Click on the flyers below to learn more about our Work-Based Learning programs. 

 

Work Based Learning flyer English and Spanish

Work-Based Learning 

PDF icon>> English and Spanish

 

 

 

 

 

 


Workability 1 Program flyer English and Spanish

Workability I Program

PDF icon >> English and Spanish

 

 

 

 

 

 


Transition Partnership Program flyer English and Spanish

Transition Partnership Program (TPP)

PDF icon>> English and Spanish

250
The Law

Section 300.347(c) of IDEA states: "In a State that transfers rights at the age majority, beginning at least one year before a student reaches the age of majority under State law, the student's IEP must include a statement that the student has been informed of his or her rights under Part B of the Act, if any, that will transfer to the student on reaching the age of majority, consistent with §300.517."

Requirements
The Age of Majority in California is 18. Therefore, the student needs to be informed of their rights ON or before their 17th birthday. All educational rights will transfer to the student when they become 18. For students age 18 and older, the IEP should document how and when these students were informed about the transfer of rights.
Any required IEP notices shall be provided to the student who has reached the age of majority (age 18).
If the student is determined to be incompetent to act on his own behalf in assuming his/her rights, and a judge has appointed a legal conservator, then the rights do not transfer to the student. In this case, the IEP should indicate who the conservators are.
The state shall establish the procedures for appointing the parent of the child, or if the parent is not available, another appropriate individual, to represent the educational interests of the child.

A Word of Caution
Since any person reaching adulthood is presumed by the state to be competent, no other persons, including the person's parents may legally make decisions on his or her behalf. This is true even if a mental health agency or social service agency has determined for their own programs, that the person is mentally handicapped. An adult individual is presumed competent unless a court formally appoints someone as guardian.


Resources and Websites Internet icon
View the following websites for more information:

Conservatorship - California Courts

Guardianship - California Courts

Additional Legal Resources - Bet Tzedek 

Graduation Students with disabilities can earn a diploma or a certificate of completion. Students may earn a certificate of completion prior to receiving their diploma, as they may meet those requirements prior to meeting the requirements for a diploma.

Diploma
Students with disabilities may be eligible to earn a diploma. Per District policy, students with an IEP earn a diploma if all of the following requirements are met:
• Complete required coursework;
• Earn the minimum required number of credits for their graduation year; and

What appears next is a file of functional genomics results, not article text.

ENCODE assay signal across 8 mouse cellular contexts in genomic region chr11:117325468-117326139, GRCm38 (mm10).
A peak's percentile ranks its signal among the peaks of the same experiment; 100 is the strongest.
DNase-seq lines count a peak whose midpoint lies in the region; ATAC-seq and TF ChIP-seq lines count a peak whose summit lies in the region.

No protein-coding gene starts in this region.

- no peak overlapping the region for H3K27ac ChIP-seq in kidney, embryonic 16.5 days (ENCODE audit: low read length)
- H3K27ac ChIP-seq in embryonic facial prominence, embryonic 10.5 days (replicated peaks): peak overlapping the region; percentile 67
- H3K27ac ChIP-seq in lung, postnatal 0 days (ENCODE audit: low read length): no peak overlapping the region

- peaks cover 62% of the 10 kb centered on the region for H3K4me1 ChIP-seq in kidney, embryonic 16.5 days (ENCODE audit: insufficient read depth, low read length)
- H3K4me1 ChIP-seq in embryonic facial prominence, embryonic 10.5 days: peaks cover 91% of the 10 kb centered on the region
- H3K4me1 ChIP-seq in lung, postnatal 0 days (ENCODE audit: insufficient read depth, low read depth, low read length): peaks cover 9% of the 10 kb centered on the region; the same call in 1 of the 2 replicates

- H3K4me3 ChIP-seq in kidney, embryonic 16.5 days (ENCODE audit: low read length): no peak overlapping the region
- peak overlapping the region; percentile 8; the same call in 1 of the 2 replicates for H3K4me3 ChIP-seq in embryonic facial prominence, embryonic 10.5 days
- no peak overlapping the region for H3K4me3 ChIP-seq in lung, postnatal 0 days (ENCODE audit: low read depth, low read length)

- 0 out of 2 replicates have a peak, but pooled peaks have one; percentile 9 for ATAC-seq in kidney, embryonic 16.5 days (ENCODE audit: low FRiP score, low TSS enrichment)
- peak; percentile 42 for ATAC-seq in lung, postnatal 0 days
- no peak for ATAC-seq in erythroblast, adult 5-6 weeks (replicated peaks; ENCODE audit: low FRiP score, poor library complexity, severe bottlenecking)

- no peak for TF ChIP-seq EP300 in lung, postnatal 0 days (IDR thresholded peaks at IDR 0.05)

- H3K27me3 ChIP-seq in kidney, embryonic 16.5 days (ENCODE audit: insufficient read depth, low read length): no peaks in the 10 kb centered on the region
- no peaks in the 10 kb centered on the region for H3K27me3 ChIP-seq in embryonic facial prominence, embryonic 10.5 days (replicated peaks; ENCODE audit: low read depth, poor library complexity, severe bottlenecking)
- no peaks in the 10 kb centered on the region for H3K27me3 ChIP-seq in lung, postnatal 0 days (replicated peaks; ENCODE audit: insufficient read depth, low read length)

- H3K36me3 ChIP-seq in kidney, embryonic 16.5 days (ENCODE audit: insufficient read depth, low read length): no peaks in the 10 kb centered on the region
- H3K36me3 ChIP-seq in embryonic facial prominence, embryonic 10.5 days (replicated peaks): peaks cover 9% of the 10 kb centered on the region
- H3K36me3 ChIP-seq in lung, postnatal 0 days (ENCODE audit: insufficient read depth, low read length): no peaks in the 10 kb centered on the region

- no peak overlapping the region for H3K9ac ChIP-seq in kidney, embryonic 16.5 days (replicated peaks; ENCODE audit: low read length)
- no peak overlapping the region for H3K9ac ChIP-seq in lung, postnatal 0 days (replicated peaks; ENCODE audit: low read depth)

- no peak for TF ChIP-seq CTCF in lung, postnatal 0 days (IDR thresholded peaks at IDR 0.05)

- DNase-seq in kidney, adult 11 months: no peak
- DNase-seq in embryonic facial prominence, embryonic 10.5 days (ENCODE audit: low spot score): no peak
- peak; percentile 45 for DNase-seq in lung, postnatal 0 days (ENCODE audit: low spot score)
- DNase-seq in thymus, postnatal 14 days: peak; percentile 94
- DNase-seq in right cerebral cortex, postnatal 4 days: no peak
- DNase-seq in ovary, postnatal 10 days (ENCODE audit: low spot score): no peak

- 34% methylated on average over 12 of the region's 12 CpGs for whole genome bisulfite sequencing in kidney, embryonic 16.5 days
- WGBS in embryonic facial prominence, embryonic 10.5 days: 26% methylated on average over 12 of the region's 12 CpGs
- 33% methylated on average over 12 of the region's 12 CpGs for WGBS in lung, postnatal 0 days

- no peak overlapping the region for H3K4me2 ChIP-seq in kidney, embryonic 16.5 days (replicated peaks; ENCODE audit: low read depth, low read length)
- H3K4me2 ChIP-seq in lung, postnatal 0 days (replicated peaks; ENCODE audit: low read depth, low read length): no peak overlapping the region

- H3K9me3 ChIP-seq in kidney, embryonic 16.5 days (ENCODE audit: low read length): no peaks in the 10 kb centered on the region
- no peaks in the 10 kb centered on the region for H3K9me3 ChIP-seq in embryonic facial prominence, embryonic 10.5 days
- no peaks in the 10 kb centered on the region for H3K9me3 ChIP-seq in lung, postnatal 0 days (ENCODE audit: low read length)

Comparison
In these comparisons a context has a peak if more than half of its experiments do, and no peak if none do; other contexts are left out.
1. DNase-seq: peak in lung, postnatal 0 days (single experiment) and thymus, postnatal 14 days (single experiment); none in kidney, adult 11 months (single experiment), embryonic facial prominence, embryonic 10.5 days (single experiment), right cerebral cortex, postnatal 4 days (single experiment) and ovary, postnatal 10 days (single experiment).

• Complete non-course requirements (e.g. select career pathway, service learning)


Alternative Pathways to a Diploma within LAUSD
• There are seven types of Options Schools each serving a different type of student. You may access more information by visiting this webpage: Educational Options Program

• The Division of Adult and Career Education (DACE) offers pathways for High School Diploma, High School Equivalency, and other programs. You may access more information by visiting this webpage: Adult and Career Education


Certificate of Completion
Students with an IEP can earn a certificate of completion by meeting any one of the following conditions:
• Satisfactory completion of a prescribed alternative course of study as identified on the student’s IEP (min. credits for their graduation year) ; or
• Satisfactory achievement of his/her IEP goals and objectives during high school as determined by the IEP team; or
• Satisfactory high school attendance, participation in the instruction prescribed in his /her IEP, and achievement of the transition goals and objectives.

Students earning a certificate may continue to pursue a diploma and are eligible to receive special education services through age 22 or until the diploma is earned, whichever comes first.

Students who earn either a certificate or diploma are eligible to participate in one graduation ceremony as well as other activities related to graduation. Most students with disabilities are working toward a high school diploma. Talk to your counselor to ensure you are on track for graduation.

Note: Per CA Ed Code, 56026.1 (a) As provided in Section 300.102(a)(3)(i) of Title 34 of the Code of Federal Regulations, an individual with exceptional needs who graduates from high school with a regular high school diploma is no longer eligible for special education.

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  •  Los Angeles Unified School District ♦ Division of Special Education 

    333 South Beaudry Avenue, 17th Floor, Los Angeles, CA  90017